Economy, Business And Markets

Balm on a Deep Wound

Business & Markets Desk
Balm on a Deep Wound
Balm on a Deep Wound

Equities have routed since the turn of the Iranian year in March.

Shares on Tehran Stock Exchange dipped over 7% ever since, while those on Iran Fara Bourse lost nearly 4% during the same period.

The markets are wiping out the gains from the two-month rally after the implementation of the nuclear deal between Iran and the West.

Low consumer spending, however, persists, along with high interest rates. Companies struggle to keep cash flowing through their businesses, hence markets have every cause to drop.

Banks and bonds, on the other hand, are the prime destinations for the cash that’s leaving stocks.

With inflation averaging around 12%, interest rates of over 20% are lucrative, and make the best of investments unviable. Prohibitive interest rates are making loan repayment hard and forcing borrowers toward default. In fact, Iran’s economy is held hostage by banks.

Thus, the Economy Ministry and the Central Bank of Iran have kept pressure on banks for the past two years to bring interest rates down. The CBI has got big lenders to lower their rates by around two percentage points every six months.

Unauthorized credit institutions working outside the CBI radar and disrupting the money market are being brought to heel.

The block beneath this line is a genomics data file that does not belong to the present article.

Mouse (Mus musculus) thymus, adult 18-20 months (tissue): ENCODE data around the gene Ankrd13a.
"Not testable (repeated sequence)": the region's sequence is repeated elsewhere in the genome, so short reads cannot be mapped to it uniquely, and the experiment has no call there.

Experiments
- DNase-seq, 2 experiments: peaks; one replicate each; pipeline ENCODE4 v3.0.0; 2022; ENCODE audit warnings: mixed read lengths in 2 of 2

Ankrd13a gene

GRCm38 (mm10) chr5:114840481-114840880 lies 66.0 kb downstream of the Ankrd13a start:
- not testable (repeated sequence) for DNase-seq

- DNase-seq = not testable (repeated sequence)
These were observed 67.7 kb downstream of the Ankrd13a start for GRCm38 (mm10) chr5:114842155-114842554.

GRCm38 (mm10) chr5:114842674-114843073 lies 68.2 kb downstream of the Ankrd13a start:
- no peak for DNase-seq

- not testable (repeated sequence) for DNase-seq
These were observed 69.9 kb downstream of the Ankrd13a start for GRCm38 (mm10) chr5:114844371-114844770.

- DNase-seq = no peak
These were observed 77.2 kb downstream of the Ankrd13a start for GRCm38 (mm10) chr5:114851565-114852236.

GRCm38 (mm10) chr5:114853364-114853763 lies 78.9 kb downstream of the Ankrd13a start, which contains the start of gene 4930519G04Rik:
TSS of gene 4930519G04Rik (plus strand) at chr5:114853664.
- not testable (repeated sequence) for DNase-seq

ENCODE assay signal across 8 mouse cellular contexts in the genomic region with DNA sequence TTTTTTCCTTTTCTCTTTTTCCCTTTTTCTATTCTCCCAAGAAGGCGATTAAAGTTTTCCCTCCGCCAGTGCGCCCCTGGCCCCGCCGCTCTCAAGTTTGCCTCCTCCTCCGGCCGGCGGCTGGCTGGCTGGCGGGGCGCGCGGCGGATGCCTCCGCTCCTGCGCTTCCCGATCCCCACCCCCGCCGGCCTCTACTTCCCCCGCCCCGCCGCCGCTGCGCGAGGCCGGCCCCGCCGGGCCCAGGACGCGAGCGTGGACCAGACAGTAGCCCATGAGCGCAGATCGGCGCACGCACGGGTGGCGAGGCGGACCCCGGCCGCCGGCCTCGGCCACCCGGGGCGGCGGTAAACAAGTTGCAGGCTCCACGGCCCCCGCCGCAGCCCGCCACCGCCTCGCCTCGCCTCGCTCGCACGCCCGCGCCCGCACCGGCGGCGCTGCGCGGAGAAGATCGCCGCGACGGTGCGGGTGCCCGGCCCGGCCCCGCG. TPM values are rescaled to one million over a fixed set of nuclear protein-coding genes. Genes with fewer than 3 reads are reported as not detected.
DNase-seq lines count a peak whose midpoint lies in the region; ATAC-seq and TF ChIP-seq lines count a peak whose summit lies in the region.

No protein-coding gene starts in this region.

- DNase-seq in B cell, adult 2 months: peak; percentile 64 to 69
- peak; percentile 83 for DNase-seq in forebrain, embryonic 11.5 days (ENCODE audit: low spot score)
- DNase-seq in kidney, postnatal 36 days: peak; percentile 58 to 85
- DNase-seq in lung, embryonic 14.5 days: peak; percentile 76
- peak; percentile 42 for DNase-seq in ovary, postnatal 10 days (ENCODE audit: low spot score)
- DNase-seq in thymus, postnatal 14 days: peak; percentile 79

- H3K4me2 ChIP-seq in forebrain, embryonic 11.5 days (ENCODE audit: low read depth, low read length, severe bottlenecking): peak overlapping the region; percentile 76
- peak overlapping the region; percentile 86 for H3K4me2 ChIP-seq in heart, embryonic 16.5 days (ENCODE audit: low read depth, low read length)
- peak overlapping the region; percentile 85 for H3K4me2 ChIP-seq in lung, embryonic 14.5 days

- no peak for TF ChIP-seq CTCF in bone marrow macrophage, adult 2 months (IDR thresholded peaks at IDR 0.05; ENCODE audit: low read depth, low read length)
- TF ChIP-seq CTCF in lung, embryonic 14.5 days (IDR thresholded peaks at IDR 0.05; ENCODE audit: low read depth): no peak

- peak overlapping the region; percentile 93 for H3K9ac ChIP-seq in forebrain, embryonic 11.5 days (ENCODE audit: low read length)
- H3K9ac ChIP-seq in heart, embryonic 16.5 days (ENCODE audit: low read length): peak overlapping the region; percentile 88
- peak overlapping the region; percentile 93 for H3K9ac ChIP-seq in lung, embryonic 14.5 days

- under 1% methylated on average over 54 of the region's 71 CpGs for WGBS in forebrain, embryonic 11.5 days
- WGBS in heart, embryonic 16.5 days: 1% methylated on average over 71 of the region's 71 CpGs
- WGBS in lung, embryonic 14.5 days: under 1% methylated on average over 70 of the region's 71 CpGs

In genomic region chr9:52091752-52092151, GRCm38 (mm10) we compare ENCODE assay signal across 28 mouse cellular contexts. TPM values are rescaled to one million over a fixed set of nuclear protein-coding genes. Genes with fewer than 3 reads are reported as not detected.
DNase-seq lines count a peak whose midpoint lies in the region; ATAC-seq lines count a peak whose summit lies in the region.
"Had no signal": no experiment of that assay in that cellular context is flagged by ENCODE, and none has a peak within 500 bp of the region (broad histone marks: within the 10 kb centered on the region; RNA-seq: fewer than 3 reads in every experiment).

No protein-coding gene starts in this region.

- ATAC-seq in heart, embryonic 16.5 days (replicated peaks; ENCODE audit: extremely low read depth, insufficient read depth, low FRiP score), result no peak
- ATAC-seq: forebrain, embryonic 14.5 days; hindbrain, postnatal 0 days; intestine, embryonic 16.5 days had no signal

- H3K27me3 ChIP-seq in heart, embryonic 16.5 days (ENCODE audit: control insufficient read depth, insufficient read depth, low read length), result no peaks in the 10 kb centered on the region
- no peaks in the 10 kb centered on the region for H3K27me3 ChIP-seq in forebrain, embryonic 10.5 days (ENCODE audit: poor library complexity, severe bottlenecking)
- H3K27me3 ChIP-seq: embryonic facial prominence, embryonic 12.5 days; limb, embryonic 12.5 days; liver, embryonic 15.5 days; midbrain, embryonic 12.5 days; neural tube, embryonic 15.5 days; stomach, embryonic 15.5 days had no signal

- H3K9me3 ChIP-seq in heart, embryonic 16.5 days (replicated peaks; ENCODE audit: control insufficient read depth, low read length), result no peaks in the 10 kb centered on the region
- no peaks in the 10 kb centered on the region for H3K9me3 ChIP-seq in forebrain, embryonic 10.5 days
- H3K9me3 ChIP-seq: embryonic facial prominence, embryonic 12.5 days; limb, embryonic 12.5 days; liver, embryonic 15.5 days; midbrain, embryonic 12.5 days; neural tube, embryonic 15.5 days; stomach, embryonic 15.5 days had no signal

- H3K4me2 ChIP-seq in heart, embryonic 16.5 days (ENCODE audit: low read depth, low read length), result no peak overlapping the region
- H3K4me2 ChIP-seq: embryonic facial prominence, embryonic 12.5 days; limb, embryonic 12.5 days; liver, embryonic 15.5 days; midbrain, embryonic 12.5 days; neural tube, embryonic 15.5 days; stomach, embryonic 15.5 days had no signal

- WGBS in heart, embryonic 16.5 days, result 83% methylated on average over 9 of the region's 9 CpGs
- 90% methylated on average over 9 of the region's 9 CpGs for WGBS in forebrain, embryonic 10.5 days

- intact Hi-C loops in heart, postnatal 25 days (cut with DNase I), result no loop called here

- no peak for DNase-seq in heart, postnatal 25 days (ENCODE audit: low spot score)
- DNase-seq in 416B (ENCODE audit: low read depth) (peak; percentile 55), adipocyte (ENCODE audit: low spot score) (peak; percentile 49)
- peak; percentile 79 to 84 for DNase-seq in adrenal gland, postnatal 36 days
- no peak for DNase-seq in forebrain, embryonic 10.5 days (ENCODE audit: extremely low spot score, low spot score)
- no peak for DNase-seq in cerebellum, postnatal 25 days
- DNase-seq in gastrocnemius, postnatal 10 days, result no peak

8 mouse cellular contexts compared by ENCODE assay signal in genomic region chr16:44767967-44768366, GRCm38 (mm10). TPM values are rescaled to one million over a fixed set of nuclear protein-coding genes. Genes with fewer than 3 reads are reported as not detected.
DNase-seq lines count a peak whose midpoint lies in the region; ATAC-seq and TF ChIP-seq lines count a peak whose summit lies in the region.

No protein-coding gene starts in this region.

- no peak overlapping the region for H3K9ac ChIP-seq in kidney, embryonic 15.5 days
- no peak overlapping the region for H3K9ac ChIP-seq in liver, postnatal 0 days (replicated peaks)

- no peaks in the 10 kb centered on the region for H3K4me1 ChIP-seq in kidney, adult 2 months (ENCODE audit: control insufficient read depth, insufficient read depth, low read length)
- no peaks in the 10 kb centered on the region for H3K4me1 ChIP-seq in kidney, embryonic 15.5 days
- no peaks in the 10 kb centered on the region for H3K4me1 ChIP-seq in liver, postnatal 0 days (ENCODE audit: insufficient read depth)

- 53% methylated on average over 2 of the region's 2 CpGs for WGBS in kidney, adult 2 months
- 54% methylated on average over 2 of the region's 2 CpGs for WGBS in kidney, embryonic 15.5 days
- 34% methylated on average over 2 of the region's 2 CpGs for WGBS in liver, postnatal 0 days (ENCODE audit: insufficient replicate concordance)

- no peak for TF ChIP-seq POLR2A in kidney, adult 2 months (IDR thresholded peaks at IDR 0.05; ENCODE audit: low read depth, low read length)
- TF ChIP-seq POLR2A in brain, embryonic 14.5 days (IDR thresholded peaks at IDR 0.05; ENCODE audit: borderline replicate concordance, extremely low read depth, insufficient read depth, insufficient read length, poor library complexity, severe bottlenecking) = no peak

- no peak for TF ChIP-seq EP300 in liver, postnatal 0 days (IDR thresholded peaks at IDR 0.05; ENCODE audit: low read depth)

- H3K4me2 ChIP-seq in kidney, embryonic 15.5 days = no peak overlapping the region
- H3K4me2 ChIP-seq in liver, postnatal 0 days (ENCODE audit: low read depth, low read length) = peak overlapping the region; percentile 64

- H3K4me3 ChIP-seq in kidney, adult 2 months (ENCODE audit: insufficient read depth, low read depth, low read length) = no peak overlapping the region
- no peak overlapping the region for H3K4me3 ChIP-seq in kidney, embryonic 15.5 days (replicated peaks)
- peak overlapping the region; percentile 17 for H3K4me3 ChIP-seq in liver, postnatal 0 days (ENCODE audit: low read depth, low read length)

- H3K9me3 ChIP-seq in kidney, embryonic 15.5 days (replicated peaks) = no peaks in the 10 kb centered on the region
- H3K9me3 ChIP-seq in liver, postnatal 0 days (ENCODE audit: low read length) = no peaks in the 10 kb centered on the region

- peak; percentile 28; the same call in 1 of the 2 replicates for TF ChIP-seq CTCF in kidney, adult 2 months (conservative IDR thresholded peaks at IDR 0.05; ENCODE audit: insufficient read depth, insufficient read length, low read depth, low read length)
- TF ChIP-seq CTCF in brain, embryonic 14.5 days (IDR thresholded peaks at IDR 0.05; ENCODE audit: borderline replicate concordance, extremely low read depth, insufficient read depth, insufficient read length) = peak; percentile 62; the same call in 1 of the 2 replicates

Curbing interest rates is tough for banks. Illegal and legal lenders are competing over deposits and most of their assets are invested in property or stuck with bad debtors.

“Part of bank assets is locked in illiquid assets like property and as such they have to attract new deposits to pay interest on existing deposits,” says Hossein Abdoh-Tabrizi, the top advisor of roads and urban development minister.

Economy Minister Ali Tayyebnia calls the situation “credit crunch”.

“What we mean by a credit crunch is high interest rates, low supply of outgoing loans and digression of money from real production,” he was quoted as saying by IRNA on Monday.

To break the cycle, the CBI cut reserve requirements among other things and provided banks with cheaper money. Their efforts are paying off. Banks are being more cooperative—not that they have much choice—on lowering interest rates. Some private banks have already cut annual deposit rates by two percentage points to 16%. Other banks are following suit. Interest rates were upward of 22% a year ago.

“The money market is the canary in the mine,” Ali Khosroshahi, Omid Investment Bank’s head of market making, told Financial Tribune.

Bonds with 21% annual interest are becoming scarcer.

“Initially, we had doubts about selling bonds at 18% interest, but demand for them is high, which means interest rates are really falling,” he said.

On Tuesday, Kourosh Parvizian, the head of the Association of Private Banks and Credit Institutions, said banks agreed to cut annual deposit rates to 15%, emphasizing the decision was voluntary. He added that lending rates would soon follow suit.

With lower interest rates, companies have a better chance at recovery, and stock returns will look more lucrative.

Amir Hamouni, Iran Fara Bourse’s chief executive, is hopeful the rate cuts will boost markets.

“In the past, it took two to three months for the effect of rate changes to show in stock markets. Now due to higher sensitivity of markets, the effect will appear in less than a week,” said Hamouni.

Will markets change direction? Khosroshahi is skeptical. So are we.

“Lending rates haven’t moved. The cost of servicing prior loans and cash flow problems drag on companies. We also shouldn’t forget domestic recession and a weak global economy,” he said.